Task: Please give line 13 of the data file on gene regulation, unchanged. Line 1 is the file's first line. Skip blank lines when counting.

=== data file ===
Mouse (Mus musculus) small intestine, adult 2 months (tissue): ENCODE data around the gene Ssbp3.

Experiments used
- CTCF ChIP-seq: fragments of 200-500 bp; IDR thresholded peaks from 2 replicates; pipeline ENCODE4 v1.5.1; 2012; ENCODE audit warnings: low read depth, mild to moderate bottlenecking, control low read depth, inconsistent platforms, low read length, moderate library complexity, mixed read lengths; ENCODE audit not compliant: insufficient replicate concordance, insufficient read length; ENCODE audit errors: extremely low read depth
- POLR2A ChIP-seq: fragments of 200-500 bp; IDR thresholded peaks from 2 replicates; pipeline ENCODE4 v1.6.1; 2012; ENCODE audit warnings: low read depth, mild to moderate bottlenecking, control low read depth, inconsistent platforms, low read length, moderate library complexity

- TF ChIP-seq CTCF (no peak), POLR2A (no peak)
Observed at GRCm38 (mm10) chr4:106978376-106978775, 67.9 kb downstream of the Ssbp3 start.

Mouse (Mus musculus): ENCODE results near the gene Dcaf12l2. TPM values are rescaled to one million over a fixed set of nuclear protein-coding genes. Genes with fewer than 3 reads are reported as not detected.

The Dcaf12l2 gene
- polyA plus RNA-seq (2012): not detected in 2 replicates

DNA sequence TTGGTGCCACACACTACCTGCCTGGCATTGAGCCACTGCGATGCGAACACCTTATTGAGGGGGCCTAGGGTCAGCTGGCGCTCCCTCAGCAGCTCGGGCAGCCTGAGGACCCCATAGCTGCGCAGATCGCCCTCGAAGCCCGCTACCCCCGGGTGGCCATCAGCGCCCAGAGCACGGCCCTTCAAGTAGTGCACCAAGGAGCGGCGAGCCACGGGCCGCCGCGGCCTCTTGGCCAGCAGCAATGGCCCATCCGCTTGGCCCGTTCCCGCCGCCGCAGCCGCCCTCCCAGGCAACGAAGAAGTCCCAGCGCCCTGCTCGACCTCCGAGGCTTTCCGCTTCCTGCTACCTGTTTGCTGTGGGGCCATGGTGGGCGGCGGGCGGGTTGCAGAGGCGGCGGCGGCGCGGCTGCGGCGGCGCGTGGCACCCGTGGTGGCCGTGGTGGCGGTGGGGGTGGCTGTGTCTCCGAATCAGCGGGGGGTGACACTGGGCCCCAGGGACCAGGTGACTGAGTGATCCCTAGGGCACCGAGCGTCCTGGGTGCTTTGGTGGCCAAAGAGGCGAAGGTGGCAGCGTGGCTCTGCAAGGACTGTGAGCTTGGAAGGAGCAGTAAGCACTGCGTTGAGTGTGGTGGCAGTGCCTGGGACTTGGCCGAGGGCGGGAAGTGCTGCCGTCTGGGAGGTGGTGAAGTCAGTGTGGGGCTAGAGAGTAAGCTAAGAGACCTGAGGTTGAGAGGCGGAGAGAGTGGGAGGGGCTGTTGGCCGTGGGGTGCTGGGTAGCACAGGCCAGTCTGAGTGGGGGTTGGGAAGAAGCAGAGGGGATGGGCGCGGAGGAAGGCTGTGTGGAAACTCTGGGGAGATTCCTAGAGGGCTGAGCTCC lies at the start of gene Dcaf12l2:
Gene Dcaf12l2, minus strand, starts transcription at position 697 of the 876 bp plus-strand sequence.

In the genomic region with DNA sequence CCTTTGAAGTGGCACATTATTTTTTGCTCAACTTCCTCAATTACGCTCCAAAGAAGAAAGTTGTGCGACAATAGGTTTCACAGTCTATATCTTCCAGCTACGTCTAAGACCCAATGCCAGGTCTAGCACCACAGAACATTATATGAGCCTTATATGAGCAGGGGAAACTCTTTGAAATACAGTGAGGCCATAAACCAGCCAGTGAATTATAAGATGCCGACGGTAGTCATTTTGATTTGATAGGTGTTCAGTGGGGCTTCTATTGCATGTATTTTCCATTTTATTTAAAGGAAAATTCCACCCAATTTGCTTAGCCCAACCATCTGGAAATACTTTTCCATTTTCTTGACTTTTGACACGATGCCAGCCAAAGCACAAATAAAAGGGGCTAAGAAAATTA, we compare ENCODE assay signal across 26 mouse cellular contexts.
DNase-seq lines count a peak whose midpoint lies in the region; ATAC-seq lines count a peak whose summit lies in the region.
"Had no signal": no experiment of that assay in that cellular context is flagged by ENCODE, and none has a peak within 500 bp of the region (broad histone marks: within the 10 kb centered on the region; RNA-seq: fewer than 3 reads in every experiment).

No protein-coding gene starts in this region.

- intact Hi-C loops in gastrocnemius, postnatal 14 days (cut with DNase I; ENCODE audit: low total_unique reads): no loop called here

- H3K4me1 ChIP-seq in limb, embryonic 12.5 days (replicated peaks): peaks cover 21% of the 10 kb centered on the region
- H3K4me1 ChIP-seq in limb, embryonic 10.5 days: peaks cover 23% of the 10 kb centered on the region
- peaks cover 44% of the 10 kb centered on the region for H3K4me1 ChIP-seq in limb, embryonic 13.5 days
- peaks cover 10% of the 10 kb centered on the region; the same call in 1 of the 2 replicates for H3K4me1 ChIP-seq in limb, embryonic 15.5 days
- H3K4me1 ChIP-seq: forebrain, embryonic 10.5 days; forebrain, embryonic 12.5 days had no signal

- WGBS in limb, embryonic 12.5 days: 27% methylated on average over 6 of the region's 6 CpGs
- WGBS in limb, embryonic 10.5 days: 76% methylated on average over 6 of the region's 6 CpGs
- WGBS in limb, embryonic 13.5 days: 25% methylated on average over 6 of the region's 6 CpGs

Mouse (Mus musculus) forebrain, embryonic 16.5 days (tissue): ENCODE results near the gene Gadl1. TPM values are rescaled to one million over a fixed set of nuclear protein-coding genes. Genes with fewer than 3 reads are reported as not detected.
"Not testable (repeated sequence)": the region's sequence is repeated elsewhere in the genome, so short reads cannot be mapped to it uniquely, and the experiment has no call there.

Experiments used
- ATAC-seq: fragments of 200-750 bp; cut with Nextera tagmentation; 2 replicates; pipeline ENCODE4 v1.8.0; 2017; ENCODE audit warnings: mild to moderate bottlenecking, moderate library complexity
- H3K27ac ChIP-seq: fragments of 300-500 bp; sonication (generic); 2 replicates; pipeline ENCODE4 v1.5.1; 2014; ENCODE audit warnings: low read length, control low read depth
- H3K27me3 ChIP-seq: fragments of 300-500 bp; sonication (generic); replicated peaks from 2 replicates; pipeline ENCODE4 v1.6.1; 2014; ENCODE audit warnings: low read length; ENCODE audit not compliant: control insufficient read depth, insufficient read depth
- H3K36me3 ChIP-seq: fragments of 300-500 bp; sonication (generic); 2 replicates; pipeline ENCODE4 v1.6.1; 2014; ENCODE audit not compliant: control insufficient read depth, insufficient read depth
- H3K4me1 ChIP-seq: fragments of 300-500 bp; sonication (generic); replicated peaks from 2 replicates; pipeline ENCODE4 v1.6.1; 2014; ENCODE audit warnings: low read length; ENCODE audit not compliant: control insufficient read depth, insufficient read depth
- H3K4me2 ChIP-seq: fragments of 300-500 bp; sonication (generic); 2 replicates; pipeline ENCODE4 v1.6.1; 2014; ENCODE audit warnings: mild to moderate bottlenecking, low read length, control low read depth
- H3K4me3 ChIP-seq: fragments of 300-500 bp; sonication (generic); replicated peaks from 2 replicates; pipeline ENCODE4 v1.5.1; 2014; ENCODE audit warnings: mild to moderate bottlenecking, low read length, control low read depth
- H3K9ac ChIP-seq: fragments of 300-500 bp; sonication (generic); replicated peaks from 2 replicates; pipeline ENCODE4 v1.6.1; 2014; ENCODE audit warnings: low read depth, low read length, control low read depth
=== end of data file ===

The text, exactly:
DNase-seq lines count a peak whose midpoint lies in the region; ATAC-seq lines count a peak whose summit lies in the region.